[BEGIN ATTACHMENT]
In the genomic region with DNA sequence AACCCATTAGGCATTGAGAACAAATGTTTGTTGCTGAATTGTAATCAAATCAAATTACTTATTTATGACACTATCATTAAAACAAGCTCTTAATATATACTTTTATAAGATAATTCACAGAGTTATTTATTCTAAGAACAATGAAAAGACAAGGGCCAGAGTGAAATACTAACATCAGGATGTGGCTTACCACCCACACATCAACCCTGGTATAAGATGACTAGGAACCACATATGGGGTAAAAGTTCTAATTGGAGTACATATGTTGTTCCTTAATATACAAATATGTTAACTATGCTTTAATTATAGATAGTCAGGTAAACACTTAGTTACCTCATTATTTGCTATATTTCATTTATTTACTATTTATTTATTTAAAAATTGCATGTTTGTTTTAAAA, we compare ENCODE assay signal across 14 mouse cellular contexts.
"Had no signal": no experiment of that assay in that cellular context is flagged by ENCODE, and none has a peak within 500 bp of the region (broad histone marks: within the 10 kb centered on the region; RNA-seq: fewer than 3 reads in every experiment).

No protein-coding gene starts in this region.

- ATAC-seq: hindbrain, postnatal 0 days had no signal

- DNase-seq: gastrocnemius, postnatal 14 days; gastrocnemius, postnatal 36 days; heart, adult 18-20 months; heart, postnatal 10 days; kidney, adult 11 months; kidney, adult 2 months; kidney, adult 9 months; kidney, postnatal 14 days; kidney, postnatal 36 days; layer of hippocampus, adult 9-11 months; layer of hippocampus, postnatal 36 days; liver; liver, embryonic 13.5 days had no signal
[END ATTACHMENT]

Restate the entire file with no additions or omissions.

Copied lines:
In the genomic region with DNA sequence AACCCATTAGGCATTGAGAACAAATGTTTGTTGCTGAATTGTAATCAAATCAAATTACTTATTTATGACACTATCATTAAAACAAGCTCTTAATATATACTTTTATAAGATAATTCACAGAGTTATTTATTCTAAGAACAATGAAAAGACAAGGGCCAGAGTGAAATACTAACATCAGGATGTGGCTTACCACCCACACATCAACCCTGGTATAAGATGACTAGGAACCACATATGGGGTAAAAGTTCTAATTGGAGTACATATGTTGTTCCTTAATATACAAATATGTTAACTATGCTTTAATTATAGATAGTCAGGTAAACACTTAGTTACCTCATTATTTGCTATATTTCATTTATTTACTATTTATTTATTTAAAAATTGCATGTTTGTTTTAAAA, we compare ENCODE assay signal across 14 mouse cellular contexts.
"Had no signal": no experiment of that assay in that cellular context is flagged by ENCODE, and none has a peak within 500 bp of the region (broad histone marks: within the 10 kb centered on the region; RNA-seq: fewer than 3 reads in every experiment).

No protein-coding gene starts in this region.

- ATAC-seq: hindbrain, postnatal 0 days had no signal

- DNase-seq: gastrocnemius, postnatal 14 days; gastrocnemius, postnatal 36 days; heart, adult 18-20 months; heart, postnatal 10 days; kidney, adult 11 months; kidney, adult 2 months; kidney, adult 9 months; kidney, postnatal 14 days; kidney, postnatal 36 days; layer of hippocampus, adult 9-11 months; layer of hippocampus, postnatal 36 days; liver; liver, embryonic 13.5 days had no signal